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Webberweather

Meteorologist
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Webberweather last won the day on December 23 2019

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About Webberweather

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    Eric Webb

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    Charlotte, NC

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  1. Boy, it'd be really nice to have a -EPO right about now to dislodge the coldest air (relative to normal) in Alaska & send it hurdling towards the CONUS.
  2. Again, the graphic you showed isn't an MJO forecast, it's just an extrapolation based entirely on how the MJO typically evolves from the Western Pacific. The character of the forcing changes appreciably when this MJO wave reaches the Western Hemisphere, it's going to be significantly weaker & faster moving than normal, which changes the magnitude and even sign of the response in N America. Slower, stronger MJO waves are typically more effective at generating desired responses in the NAO for ex.
  3. We're not going into RMM phase 8 and that's very obvious now. The graphic you're showing above is not an MJO forecast, it's based entirely on empirical wave propagation. This basically extrapolates the MJO wave from its present longitude forward in time based on what "usually" occurs, it does not account for attenuation and re-emergence of MJO waves, their phase speeds, or standing waves which all influence MJO behavior and the RMM index. The upper level circulation anomaly from this MJO wave will enter the western hemisphere but it won't be anywhere near as strong and partitioned largely into the Kelvin Wave band (even more than it normally is).
  4. As expected, the CFSv2 finally caved to other NWP and doesn't show the MJO reaching phase 8.
  5. No, the above normal to our north is a result of mild, Pacific air flooding south-central Canada. Source regions for cold air in the arctic become warm(er) when the initial air mass moves out & is usually replaced by a warmer one that's usually from the south (simply because near the north pole, almost any wind (and thus advection of air masses) is from the south which is a warm wind (minus when an air mass is being transported from Siberia)).
  6. Our source region for continental polar & arctic air masses is virtually always above normal when cooler air is displaced southward (whether that's Siberia, the Arctic, Alaska, etc). The source region physically being closer to us is the only part that's not beneficial, but it's also late January, a passing, modest cP air mass will be roughly as intense as a very strong arctic air mass in early March. No signs (yet) of a warm up on NWP going into early February. If anything, this pattern looks pretty decent into the first few days of February.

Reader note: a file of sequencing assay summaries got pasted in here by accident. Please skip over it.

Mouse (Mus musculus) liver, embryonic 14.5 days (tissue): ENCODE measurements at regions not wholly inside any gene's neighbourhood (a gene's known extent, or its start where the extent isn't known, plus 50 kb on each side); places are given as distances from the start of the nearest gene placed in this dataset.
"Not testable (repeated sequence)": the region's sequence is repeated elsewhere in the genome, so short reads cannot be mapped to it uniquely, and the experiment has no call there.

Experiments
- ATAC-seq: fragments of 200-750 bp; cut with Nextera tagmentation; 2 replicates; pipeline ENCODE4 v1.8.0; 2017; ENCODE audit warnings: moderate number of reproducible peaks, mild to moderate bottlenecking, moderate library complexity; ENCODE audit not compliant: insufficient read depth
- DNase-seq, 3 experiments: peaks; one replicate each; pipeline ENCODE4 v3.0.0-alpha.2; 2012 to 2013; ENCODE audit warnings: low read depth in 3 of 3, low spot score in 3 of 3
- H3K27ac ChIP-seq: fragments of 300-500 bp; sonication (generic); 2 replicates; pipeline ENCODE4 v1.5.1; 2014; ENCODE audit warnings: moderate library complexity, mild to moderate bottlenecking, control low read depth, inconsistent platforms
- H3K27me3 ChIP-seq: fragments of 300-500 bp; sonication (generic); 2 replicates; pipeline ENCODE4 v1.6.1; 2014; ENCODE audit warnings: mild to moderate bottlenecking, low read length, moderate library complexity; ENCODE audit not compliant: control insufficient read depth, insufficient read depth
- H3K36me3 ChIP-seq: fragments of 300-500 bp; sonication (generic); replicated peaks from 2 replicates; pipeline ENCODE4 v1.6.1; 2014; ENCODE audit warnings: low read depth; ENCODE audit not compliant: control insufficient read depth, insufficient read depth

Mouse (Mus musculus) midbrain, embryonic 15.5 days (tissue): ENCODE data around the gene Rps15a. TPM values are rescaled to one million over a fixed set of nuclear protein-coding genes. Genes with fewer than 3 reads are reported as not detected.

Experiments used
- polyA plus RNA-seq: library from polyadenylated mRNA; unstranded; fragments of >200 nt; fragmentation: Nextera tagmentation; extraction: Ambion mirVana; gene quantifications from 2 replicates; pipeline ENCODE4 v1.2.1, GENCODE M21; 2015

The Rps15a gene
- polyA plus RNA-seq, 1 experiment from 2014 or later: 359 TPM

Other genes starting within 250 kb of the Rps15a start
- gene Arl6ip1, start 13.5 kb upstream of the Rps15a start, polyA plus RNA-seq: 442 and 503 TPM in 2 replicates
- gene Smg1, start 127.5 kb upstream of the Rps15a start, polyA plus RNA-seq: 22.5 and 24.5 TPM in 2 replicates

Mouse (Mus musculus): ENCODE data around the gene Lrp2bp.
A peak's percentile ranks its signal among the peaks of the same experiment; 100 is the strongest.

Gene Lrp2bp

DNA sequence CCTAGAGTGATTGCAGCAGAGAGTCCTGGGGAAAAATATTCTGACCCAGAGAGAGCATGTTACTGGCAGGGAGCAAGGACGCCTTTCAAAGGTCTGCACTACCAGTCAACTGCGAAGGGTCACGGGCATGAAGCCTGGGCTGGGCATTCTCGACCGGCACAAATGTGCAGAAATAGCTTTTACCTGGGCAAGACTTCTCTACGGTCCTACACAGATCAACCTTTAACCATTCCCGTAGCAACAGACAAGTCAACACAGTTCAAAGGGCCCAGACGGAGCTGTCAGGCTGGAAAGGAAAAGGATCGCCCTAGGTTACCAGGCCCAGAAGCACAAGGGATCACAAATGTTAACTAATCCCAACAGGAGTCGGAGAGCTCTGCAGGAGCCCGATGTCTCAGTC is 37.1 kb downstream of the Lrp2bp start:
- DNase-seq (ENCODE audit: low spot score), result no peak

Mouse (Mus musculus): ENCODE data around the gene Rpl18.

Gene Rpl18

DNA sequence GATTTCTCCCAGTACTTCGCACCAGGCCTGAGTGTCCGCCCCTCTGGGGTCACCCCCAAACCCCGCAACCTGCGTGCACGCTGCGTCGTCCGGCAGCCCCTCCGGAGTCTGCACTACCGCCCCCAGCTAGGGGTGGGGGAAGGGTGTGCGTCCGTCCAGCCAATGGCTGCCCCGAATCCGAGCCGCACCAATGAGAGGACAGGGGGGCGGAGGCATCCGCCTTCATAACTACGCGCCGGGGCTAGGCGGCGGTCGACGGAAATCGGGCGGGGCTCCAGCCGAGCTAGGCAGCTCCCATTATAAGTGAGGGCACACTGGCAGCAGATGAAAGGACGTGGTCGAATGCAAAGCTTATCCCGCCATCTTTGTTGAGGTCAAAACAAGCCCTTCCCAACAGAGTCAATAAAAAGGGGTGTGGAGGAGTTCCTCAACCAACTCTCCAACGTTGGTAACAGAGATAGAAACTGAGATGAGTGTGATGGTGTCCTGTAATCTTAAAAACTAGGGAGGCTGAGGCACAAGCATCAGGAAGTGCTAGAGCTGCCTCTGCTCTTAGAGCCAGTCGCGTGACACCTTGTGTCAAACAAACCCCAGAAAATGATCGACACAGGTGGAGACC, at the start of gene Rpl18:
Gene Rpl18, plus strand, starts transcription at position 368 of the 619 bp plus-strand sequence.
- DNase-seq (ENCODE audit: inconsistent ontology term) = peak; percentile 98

7. This last statement is extremely important & very true. The biggest winter storm in NC's history was this bad boy in 1927 (which came on the heels of what was the warmest February on record): You wanna know what the pattern looked like during that storm? If we get a nice shortwave to sneak underneath the ridge at the right time and slide the ridge axis just a little further north, oh boy...
  8. My neck of the woods is gonna have a hard time torching in the coming 1-2 weeks. A ridge axis centered over the Hudson Bay coupled w/ an active subtropical jet isn't exactly a warm pattern around here, and if we get a strong(er) 50-50 low to boot w/ these cut-offs and an active southern jet w/ marginally cool enough air mass near most of our peak climo(s) for snow, who knows... Tough scene for torch mongers down this way.
  9. Even with the +EPO/+NAO, this 10-15 day pattern on the EPS is a few tweaks away from being pretty solid. Cold air will be limited obviously but this big trough near Atlantic Canada might be able to amend that, at least a little bit.
  10. The summers are a bit nicer in Charlotte (rarely reach 100F) but they're still pretty bad. It's definitely hard to replicate that feeling in the NE US w/ every storm, just imagine that times 10 when it snows down south.
  11. I sincerely appreciate the invite, if I had the time & money and really became that desperate later this winter, I'd take you up on that offer. Not even having the slightest sniff of snow is extremely tantalizing, but alas that's the fact of life being a snow weenie in the south. After being in Boston this past week, I honestly can't complain about the more frequent breaks in winter & milder weather. It was certainly nice to come back to temps in the 50s. I left yesterday morning with temps well into the 10s with wind chills close to 0, I haven't experienced wind chills that cold in NC in a very long time.
  12. For those interested, here's where you can access real-time multivariate PNA data: https://ncics.org/portfolio/monitor/mjo/extratropics/ Here's the associated supporting literature: https://www.nws.noaa.gov/ost/climate/STIP/37CDPW/37cdpw-cschreck.pdf In a nutshell, the big advantage(s) of the multivariate PNA are that it uses more variables than the traditional 500mb index, utilizing 200 hpa & 850 hpa streamfunction anomalies and outgoing longwave radiation (OLR). It thus likely more adequately represents the mid-latitude Pacific-North American (PNA) response to tropical convective anomalies
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